Household energy decisions can help meet US climate targets by accelerating renewable deployment and reducing emissions from buildings and vehicles.
Avery is an associate in RMI’s Carbon-Free Electricity practice, where she performs data analysis and energy modeling on the US electricity sector to facilitate the transition to a decarbonized energy future. Specifically, Avery’s work explores the transition of the utility business model from gas and fossil fuels toward renewable resource mixes aligned with the climate imperative, and analyzes low-to-moderate income customers served in each utility service territory. Avery is passionate about exploring how energy equity metrics can play a larger role in making renewable energy more accessible and affordable for all.
Before joining RMI full-time, Avery interned as a 2019 Schneider Fellow with RMI’s Islands Energy Program, where she identified critical facilities in Puerto Rico that provide essential services during and after a disaster. She modeled and sized the total solar PV and lithium-ion battery storage microgrid systems needed to power critical facilities across Puerto Rico, to increase energy resilience and autonomy.
Prior to joining RMI, Avery was a lecturer in the Civil & Environmental Engineering department at Stanford University, where she helped teach two energy classes to undergraduate and graduate students. She lectured for Understanding Energy, an energy survey class that covers each energy resource including significance and potential, conversion processes and technologies, drivers and barriers, policy and regulatory environment, and social, economic, and environmental impacts. Her lecture topics included energy efficiency, concentrated solar power, nuclear fusion, ocean energy, hydrogen, energy for buildings, microgrids, and environmental racism and justice.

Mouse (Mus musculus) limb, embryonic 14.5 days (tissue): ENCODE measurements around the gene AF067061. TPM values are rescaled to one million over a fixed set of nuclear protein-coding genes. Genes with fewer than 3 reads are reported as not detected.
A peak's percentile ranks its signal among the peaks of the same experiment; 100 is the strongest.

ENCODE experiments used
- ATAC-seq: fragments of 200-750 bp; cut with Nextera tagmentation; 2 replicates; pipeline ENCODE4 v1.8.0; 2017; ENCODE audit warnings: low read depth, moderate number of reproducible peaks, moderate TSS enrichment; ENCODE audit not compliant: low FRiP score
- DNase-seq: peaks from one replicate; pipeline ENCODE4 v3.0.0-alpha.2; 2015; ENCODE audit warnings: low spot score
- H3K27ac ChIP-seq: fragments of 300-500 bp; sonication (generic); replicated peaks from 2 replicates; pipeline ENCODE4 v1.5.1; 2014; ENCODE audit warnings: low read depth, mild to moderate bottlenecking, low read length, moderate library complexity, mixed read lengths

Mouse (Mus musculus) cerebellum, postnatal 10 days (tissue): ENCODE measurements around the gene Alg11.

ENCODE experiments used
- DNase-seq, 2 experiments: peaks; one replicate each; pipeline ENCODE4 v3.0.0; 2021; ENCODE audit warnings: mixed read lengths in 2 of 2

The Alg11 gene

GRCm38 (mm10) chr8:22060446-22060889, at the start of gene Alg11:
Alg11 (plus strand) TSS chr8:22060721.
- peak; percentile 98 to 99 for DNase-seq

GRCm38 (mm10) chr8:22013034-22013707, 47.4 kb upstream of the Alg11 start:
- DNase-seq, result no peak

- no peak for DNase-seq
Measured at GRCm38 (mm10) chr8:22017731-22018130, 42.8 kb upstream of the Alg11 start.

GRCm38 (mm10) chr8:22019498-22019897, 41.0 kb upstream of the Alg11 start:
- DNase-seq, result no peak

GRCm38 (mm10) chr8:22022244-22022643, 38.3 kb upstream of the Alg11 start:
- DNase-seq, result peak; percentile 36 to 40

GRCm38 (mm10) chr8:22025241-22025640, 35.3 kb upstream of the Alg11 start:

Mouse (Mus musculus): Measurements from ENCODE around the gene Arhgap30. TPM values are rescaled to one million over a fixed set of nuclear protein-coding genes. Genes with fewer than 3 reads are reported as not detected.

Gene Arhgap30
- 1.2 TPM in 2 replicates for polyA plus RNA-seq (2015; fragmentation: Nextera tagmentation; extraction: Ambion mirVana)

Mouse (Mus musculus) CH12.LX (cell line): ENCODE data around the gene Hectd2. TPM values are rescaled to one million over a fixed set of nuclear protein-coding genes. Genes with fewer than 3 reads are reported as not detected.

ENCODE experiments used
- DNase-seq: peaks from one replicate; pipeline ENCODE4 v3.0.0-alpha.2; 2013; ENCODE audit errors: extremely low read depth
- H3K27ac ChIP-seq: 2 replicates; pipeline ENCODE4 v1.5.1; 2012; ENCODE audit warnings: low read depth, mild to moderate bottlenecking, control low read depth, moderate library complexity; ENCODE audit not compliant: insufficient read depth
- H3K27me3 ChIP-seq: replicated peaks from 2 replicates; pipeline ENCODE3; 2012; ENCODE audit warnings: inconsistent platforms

She also served as the Stanford lead for Extreme Energy Efficiency, an immersive class focused on integrative design and Factor Ten Engineering (10xE), co-led by RMI and taught by Amory Lovins at the Innovation Center in Basalt, Colorado. In addition to her lecturing position, Avery served as the explore energy program manager, a new student engagement program focused on aggregating “everything energy” on Stanford’s campus into one comprehensive website. The aim of this site is to increase awareness of and accessibility to energy-related courses, majors, internships, fellowships, research, faculty, etc. for all students.
During her undergraduate education, Avery pursued a variety of internships in hydrology, air quality, and energy. She performed terrestrial hydrology research with Jay Famiglietti at NASA’s Jet Propulsion Laboratory, where she analyzed remote sensing data from the GRACE satellites to model groundwater depletion in the California Central Valley during the 2011–15 drought. Prior to that, she performed various air quality compliance analyses for Ramboll, and created a commercial solar feasibility memo exploring all of the Los Angeles County Sanitation District’s facilities using ArcMap.
MS Civil & Environmental Engineering, Atmosphere/Energy, Stanford University
BS Environmental Engineering, University of Southern California
Certified Engineer-In-Training (EIT) since 2017
San Francisco Bay Area, California